Ford: Autonomous driving in the UK

By subscribing, British drivers of the 2023 Ford Mustang Mach-E can take their hands off the wheel on mapped motorways across Britain. But the car will make sure they don’t take their eyes off the road. This is the first time such Level 3 autonomous driving technology has been allowed to the general public in Europe. In Canada and the United States, 193,000 Bluecruise-equipped Fords and Lincolns have driven 102 million kilometers (64 million miles) in hands-free mode.


Bluecruise technology monitors road signs, speed codes and changing traffic conditions to control steering, acceleration, braking, lane position and distance to vehicles ahead. In traffic the car slows down and comes to a complete stop. However, advanced infrared camera technology continuously monitors the driver’s attention to ensure safety and vigilance, as the driver remains active at all times.

Specific circumstances

This driving mode uses the capabilities of Intelligent Adaptive Cruise Control (IACC), using a combination of radar and cameras to detect and monitor the position and speed of other vehicles on the road. This system will run at a speed of 130 kmph. Before switching to hands-free driving, the Bluecruise system ensures that lane markings are visible, the driver’s eyes are on the road and other conditions are appropriate, once the driver turns on. A driver-facing infrared camera under the dashboard monitors his gaze and head position – even if he’s wearing sunglasses – to ensure the driver stays focused on the road ahead.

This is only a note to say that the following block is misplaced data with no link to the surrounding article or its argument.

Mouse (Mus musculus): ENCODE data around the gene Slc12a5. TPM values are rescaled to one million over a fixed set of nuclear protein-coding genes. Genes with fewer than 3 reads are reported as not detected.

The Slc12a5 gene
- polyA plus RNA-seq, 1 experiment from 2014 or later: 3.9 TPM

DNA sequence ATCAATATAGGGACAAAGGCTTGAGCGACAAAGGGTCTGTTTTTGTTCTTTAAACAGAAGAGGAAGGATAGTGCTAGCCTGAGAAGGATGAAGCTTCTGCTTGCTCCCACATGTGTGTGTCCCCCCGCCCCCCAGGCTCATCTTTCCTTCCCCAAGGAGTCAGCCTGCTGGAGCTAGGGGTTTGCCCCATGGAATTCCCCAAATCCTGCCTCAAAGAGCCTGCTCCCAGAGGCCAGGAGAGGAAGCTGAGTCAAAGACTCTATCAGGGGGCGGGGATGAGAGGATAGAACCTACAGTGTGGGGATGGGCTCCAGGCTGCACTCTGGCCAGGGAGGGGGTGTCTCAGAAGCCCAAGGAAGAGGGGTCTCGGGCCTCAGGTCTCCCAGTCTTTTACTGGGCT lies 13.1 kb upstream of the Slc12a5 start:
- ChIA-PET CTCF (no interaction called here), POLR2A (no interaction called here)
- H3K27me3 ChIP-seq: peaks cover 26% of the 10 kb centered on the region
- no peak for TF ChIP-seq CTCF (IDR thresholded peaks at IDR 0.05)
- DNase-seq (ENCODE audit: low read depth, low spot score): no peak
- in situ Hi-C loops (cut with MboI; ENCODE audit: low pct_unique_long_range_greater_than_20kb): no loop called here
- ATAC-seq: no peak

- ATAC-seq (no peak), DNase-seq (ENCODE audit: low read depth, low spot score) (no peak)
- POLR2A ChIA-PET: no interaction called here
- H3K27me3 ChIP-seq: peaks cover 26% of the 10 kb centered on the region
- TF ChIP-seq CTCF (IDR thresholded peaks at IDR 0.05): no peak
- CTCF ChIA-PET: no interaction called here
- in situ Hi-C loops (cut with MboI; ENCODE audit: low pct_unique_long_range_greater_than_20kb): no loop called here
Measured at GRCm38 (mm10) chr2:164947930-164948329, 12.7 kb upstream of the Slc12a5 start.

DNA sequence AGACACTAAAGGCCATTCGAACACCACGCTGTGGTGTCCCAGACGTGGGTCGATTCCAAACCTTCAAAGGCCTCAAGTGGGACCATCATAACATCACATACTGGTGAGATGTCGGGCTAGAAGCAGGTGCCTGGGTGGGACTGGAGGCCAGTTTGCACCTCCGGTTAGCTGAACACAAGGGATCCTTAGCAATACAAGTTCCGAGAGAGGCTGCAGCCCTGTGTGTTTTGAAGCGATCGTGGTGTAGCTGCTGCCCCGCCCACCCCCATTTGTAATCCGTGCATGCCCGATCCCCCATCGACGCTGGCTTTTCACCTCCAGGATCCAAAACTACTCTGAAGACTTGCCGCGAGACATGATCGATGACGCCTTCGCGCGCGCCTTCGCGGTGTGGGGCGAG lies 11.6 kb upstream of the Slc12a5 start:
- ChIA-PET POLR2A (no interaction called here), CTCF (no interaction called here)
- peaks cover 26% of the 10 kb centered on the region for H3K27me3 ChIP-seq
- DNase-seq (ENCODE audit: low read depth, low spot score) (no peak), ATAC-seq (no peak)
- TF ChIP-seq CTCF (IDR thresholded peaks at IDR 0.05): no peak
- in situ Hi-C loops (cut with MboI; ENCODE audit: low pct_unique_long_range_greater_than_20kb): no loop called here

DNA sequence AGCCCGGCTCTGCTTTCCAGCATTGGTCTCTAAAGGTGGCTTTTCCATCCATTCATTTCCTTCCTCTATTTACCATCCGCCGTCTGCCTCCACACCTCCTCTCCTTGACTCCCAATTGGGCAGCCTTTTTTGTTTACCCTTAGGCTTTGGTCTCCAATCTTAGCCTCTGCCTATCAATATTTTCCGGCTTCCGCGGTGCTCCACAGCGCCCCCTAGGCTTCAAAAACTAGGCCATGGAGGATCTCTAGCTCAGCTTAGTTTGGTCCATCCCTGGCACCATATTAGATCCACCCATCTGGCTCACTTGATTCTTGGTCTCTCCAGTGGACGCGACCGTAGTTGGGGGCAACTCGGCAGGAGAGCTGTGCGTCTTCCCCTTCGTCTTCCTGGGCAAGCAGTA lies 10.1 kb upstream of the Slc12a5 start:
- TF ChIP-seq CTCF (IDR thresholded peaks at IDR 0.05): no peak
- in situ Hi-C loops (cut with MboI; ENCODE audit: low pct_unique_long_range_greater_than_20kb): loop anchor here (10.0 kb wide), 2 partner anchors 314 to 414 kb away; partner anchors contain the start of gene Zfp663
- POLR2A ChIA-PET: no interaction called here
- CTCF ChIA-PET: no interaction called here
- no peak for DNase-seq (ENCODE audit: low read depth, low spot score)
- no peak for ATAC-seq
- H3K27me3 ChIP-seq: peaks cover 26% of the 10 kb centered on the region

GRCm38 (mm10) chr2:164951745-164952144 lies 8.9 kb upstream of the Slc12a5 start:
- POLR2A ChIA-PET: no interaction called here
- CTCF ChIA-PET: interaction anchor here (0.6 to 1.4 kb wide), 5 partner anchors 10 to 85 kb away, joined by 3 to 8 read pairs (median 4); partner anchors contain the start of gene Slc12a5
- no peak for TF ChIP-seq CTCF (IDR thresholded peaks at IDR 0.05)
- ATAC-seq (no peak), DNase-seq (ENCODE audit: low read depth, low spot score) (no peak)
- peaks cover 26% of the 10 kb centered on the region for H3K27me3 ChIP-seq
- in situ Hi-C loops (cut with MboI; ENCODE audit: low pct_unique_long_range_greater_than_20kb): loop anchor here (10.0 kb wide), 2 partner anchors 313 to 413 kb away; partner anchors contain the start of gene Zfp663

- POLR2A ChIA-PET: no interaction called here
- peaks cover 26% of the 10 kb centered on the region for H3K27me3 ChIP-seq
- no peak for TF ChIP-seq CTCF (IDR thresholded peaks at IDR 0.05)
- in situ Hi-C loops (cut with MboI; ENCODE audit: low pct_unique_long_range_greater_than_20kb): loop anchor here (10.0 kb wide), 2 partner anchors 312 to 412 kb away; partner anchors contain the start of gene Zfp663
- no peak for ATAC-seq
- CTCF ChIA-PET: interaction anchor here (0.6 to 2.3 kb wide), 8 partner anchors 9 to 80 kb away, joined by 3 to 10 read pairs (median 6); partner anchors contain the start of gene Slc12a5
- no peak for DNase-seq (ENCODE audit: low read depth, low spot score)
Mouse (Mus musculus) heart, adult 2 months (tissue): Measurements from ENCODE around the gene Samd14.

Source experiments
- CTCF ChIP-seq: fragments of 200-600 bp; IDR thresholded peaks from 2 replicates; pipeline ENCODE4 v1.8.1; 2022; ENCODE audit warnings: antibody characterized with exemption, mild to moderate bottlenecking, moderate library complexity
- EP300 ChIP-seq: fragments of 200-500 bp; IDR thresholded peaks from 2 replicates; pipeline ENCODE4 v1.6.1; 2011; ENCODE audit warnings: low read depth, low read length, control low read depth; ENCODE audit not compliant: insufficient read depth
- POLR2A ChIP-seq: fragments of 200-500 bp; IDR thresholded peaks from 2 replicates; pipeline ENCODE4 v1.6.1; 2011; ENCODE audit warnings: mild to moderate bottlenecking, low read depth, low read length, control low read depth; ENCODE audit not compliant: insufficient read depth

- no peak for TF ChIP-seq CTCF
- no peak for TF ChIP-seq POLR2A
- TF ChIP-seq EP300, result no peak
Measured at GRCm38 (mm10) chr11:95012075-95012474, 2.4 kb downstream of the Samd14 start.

Look at the road

If the Ford Mustang Mach-E’s camera detects driver inattention, the car broadcasts warnings on the dashboard. These are followed by audible warnings and brakes slowing the car down. But during this process he constantly follows the road and checks the steering wheel. Similar measures are taken if the driver does not put his hands back on the wheel when exiting the blue zone. The driver can, of course, regain control of the vehicle at any time.

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Blue zones

Hands-free driving is only permitted on 3,700 km of pre-planned motorways in England, Scotland and Wales. These lanes are called “blue zones”. These are the only zones where the UK Department of Transport has approved Bluecruise technology for the first 90 days of vehicle purchase. After that, customers pay a monthly subscription of £17.99 (about €20.50). Ford plans to roll out BlueCruise in other European countries once regulations allow.

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